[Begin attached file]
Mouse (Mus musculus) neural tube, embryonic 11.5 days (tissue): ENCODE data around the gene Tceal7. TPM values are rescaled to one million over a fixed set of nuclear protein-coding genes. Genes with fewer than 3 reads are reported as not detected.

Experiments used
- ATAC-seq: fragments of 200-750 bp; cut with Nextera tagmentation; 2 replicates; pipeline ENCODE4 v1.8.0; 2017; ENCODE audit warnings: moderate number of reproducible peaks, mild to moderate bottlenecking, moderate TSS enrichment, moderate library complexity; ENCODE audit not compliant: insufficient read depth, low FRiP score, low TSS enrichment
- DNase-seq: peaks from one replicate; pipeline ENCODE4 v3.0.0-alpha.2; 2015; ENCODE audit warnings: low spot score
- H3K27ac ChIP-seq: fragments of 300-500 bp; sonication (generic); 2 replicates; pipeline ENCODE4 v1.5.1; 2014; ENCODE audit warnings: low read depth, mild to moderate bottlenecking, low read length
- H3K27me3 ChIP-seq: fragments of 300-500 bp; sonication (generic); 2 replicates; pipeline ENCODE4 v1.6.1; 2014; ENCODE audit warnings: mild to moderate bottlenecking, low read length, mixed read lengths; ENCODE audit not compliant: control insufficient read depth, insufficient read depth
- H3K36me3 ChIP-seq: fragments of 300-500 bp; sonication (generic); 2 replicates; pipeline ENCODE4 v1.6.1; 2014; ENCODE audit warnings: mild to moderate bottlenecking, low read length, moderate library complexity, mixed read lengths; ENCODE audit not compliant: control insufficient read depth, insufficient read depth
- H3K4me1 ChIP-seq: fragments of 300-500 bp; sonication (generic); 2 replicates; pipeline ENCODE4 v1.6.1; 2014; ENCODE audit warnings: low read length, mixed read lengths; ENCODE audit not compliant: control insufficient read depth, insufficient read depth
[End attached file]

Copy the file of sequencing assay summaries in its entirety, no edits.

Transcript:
Mouse (Mus musculus) neural tube, embryonic 11.5 days (tissue): ENCODE data around the gene Tceal7. TPM values are rescaled to one million over a fixed set of nuclear protein-coding genes. Genes with fewer than 3 reads are reported as not detected.

Experiments used
- ATAC-seq: fragments of 200-750 bp; cut with Nextera tagmentation; 2 replicates; pipeline ENCODE4 v1.8.0; 2017; ENCODE audit warnings: moderate number of reproducible peaks, mild to moderate bottlenecking, moderate TSS enrichment, moderate library complexity; ENCODE audit not compliant: insufficient read depth, low FRiP score, low TSS enrichment
- DNase-seq: peaks from one replicate; pipeline ENCODE4 v3.0.0-alpha.2; 2015; ENCODE audit warnings: low spot score
- H3K27ac ChIP-seq: fragments of 300-500 bp; sonication (generic); 2 replicates; pipeline ENCODE4 v1.5.1; 2014; ENCODE audit warnings: low read depth, mild to moderate bottlenecking, low read length
- H3K27me3 ChIP-seq: fragments of 300-500 bp; sonication (generic); 2 replicates; pipeline ENCODE4 v1.6.1; 2014; ENCODE audit warnings: mild to moderate bottlenecking, low read length, mixed read lengths; ENCODE audit not compliant: control insufficient read depth, insufficient read depth
- H3K36me3 ChIP-seq: fragments of 300-500 bp; sonication (generic); 2 replicates; pipeline ENCODE4 v1.6.1; 2014; ENCODE audit warnings: mild to moderate bottlenecking, low read length, moderate library complexity, mixed read lengths; ENCODE audit not compliant: control insufficient read depth, insufficient read depth
- H3K4me1 ChIP-seq: fragments of 300-500 bp; sonication (generic); 2 replicates; pipeline ENCODE4 v1.6.1; 2014; ENCODE audit warnings: low read length, mixed read lengths; ENCODE audit not compliant: control insufficient read depth, insufficient read depth